They say imitation is the best form of flattery, but sometimes it can be pretty annoying.

Okay, seriously.  If you’ve been a photographer for more than a couple months, you probably already have a few fans.  Wonderful!

However in another few months or a year it may seem like the fans have gotten stale with the same old “nice photo!” compliments, …and something entirely new has emerged:  the copycat.  The BFF (or random fan) who has also just picked up a camera, and seems to be bent on imitating everything you do.

At first it’s kind of fun, to answer their questions and let them tag along on a shoot or two.  But once the novelty wears off, you find yourself getting annoyed when they start posting images that are clearly a bad (or very good!) knock-off of yours.

If you’re just a hobbyist, this might simply be a matter of accepting imitation as flattery, and moving on.  However if you’re a professional photographer, either aspiring or full-time, it can be extremely frustrating.  You might even lose a client or two to another “protog” who is just a few months / years behind you.  Or, most annoyingly, they’re shooting for free in an effort to get into business, and it is causing you to feel over-priced or under-valued in general.

So, are copycat pros actually hurting your business?  Are they stealing your clients?  Could they actually be destroying the industry?  …Or maybe it’s all in your head?

motivational-article-2013.02.05“Copycat stock image” – (Just some friends having fun at a photo shoot!)

 The Truth About Imitation

The very first thing to remember is that, simply put, not every viewer (or customer) has “the eye”.  If everybody had “the eye”, then there would be a LOT more talented photographers in the world, wouldn’t there?

So, there will always be those who cannot tell the difference between your photos and others’, even if yours are stunning and the others’ are merely “good”.  In other words, a cheap imitation knock-off will always sell as well (or better) than the real thing.  This is common everywhere, not just in photography!  You have to just let this go.  Don’t be bothered by it, and don’t put too much effort into “educating” someone who isn’t seeing a difference in photographic merit.  Usually people will simply feel insulted, and you risk sounding snobbish.  ;-)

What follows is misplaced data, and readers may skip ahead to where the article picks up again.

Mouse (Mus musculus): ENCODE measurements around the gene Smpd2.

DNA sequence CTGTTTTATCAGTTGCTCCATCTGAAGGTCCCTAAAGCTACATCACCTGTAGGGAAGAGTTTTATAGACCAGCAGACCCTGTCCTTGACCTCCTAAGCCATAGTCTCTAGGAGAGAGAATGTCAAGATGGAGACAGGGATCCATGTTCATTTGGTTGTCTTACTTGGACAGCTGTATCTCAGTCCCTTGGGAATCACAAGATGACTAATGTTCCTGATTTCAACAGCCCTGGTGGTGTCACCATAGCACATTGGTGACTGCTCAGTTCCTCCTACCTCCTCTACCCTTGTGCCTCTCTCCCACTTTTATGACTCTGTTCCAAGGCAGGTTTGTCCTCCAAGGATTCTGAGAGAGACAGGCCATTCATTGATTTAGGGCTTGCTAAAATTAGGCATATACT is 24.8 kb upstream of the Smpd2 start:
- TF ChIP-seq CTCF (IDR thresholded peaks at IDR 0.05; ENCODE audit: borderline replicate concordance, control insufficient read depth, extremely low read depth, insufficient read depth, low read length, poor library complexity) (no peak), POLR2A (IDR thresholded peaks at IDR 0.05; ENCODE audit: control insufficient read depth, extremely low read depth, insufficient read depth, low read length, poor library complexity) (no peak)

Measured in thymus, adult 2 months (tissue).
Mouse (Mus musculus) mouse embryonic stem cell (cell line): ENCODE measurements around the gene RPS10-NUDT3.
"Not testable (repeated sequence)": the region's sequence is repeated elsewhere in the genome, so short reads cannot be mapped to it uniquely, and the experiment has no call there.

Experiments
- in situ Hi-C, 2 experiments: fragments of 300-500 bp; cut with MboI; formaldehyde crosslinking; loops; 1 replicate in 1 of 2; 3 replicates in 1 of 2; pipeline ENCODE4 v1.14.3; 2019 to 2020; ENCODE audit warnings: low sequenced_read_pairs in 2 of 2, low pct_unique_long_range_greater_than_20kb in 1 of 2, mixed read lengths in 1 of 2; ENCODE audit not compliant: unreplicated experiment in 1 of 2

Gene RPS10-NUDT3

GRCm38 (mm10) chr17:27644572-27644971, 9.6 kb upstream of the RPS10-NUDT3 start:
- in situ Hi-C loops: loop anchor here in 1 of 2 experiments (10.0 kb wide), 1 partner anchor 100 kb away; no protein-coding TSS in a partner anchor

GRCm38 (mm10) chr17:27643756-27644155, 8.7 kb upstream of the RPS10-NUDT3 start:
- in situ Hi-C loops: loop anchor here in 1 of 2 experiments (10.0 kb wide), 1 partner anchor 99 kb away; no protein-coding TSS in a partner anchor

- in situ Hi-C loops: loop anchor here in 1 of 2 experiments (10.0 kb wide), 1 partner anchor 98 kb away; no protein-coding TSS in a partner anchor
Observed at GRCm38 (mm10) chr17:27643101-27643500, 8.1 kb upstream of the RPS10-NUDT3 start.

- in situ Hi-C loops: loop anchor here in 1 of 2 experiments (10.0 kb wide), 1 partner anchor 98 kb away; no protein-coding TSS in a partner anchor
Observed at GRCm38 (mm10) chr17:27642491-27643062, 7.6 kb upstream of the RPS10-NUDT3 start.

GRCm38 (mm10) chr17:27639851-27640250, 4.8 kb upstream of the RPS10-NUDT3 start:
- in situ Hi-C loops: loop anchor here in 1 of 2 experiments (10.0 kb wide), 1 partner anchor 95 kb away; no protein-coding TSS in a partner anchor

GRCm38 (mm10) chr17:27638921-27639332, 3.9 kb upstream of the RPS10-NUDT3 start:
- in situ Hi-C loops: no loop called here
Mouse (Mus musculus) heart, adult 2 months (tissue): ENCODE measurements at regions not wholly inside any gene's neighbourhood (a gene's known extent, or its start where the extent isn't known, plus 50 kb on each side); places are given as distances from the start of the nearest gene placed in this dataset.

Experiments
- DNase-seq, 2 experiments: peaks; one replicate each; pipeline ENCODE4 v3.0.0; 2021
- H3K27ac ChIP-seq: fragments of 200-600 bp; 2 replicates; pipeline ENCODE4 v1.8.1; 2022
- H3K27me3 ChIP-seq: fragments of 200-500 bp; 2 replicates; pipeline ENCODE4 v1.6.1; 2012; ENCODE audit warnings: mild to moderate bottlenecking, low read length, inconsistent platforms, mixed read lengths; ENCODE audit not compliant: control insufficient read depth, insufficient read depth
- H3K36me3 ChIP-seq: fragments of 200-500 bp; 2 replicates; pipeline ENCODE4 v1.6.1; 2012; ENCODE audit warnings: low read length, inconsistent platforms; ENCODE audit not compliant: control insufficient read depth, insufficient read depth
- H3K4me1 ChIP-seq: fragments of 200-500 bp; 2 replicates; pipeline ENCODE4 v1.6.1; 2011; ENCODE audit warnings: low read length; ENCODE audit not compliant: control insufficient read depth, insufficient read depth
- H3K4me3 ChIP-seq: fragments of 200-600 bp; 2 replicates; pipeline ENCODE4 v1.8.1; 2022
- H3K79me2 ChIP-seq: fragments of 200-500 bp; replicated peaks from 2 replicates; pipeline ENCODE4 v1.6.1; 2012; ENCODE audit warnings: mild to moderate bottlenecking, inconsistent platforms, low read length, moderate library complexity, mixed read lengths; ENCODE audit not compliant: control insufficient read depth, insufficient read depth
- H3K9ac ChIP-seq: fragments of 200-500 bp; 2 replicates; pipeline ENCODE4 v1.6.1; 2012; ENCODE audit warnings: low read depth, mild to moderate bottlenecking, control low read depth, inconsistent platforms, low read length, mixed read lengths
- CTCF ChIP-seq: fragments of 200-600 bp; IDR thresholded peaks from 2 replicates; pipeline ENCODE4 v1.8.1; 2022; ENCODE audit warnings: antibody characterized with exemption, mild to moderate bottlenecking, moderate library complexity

The best thing to do?  Focus on those who do appreciate your work.  If you’re a professional, focus on those who value your work enough to be willing to pay for it.   And whenever you feel like you’re losing business to a copycat, just remember that not everybody has your standards and appreciation for the craft.

Of course this doesn’t mean you should completely sweep the “problem” under the rug.  It is always a good idea to talk about these kinds of things among the community.  The more aspiring photographers are encouraged to think for themselves, the less they will need to imitate.  And the more aspiring professionals are encouraged to do business with integrity and values, well, that’s a whole can of worms we shouldn’t open right now.

Jealousy Goes Both Ways

The next thing to remember is this:  Just as much as you are annoyed by an imitator, they probably feel an equal amount of jealousy towards you!  This is just human nature.  People will envy or even resent those whom they also look up to, and oppositely people will often look down on those who are just below them, or trying to be like them.  This is another element of human nature that you will never be rid of, even if you give up photography.  (Like you always threaten to do when you vent on Twitter or Facebook!)  ;-)  Human nature is inescapable.

So, have a heart.  Don’t fight fire with fire.  In other words, in this industry it usually doesn’t work to be negative towards someone who doesn’t even know they’re doing something wrong.  Unless someone is actually breaking the law, the best thing to do is to leave them alone.